Summer 2002

Photographer Flip Nicklin
About the Cover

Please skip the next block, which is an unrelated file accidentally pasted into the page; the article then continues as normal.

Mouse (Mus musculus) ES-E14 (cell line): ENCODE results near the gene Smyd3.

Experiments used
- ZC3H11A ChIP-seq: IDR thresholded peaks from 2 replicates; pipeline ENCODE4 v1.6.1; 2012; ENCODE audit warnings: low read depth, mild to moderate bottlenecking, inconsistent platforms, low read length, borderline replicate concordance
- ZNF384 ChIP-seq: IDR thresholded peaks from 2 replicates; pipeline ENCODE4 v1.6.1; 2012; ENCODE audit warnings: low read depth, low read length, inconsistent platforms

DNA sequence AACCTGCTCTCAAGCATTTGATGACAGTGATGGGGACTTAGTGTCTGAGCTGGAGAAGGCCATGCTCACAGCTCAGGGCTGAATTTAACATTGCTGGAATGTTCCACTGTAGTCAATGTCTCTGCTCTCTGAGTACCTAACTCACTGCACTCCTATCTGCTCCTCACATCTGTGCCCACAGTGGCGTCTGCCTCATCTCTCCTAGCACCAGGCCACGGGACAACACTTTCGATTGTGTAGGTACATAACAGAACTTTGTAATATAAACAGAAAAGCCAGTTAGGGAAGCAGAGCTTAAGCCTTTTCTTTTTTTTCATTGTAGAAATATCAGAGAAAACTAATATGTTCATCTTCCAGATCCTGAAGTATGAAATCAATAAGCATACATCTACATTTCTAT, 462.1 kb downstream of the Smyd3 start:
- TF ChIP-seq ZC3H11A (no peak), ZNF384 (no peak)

Sighted off the Azores in the North Atlantic, an extremely rare 13-foot-long white sperm whale calf swims with his mother. Sperm whales are the largest toothed whales- adult males can be fifty feet long and weigh forty tons. Photographer Flip Nicklin could not determine whether this real-life baby "Moby Dick's" eyes were pink, but the calf appears to be a pure albino. Despite his dolphin smile he's in grave danger from his mother's milk, which may be contaminated by absorbed chemicals, heavy metals, and other noxious substances, as a result of ocean pollution. Other threats come from ship strikes, being caught in entangling fishing nets, and whaling. The Japanese kill sperm whales today under the guise of "scientific research," but whale meat and oil end up for sale in Japan. In May 2002, Japan hosted a remarkably contentious meeting of the International Whaling Commission, established in 1946 to regulate commercial whaling. (See story pages 4-5.)

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